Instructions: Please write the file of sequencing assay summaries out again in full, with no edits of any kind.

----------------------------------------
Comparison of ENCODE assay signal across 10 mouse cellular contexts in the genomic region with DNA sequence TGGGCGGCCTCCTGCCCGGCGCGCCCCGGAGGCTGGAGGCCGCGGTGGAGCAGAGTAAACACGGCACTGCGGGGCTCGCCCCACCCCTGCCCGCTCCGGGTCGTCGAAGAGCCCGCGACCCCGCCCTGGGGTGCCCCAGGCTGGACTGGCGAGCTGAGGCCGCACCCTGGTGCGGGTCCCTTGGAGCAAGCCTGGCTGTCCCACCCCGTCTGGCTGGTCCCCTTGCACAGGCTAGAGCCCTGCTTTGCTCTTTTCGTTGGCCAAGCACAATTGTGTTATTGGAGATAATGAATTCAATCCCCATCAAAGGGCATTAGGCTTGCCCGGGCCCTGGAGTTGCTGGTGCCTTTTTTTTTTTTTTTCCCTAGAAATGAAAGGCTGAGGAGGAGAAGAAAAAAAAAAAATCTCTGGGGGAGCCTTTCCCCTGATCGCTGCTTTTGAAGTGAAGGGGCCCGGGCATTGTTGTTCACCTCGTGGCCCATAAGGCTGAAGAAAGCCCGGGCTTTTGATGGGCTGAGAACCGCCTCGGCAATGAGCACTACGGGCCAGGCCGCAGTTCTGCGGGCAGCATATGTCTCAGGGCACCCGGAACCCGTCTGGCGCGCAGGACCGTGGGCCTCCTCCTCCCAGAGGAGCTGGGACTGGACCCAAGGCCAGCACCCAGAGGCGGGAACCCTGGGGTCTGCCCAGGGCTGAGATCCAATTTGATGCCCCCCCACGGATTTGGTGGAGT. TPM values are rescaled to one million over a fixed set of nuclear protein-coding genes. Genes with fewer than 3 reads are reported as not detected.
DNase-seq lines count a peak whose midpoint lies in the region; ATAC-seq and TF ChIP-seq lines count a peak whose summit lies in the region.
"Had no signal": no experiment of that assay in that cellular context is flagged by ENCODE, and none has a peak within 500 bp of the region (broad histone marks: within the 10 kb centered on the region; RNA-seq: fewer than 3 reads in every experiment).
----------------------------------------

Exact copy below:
Comparison of ENCODE assay signal across 10 mouse cellular contexts in the genomic region with DNA sequence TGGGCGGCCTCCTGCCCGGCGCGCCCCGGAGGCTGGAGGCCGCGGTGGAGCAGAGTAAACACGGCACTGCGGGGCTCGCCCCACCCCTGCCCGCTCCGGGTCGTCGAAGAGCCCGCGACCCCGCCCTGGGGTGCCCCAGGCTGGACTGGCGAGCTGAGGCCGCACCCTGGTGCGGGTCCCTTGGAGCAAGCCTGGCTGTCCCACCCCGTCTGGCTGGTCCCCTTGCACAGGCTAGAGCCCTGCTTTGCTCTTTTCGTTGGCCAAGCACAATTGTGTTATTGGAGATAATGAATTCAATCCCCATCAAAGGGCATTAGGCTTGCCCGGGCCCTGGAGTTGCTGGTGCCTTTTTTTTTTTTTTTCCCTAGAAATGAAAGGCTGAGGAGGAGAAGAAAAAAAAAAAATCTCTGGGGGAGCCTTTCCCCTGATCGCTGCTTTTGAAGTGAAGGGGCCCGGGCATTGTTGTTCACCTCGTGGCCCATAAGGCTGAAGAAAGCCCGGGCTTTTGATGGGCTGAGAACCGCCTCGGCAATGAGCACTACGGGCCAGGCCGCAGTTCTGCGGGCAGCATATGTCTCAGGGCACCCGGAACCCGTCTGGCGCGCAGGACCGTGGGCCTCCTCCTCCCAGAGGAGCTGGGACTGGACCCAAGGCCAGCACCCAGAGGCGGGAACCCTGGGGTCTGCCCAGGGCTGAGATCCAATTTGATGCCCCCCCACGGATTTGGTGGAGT. TPM values are rescaled to one million over a fixed set of nuclear protein-coding genes. Genes with fewer than 3 reads are reported as not detected.
DNase-seq lines count a peak whose midpoint lies in the region; ATAC-seq and TF ChIP-seq lines count a peak whose summit lies in the region.
"Had no signal": no experiment of that assay in that cellular context is flagged by ENCODE, and none has a peak within 500 bp of the region (broad histone marks: within the 10 kb centered on the region; RNA-seq: fewer than 3 reads in every experiment).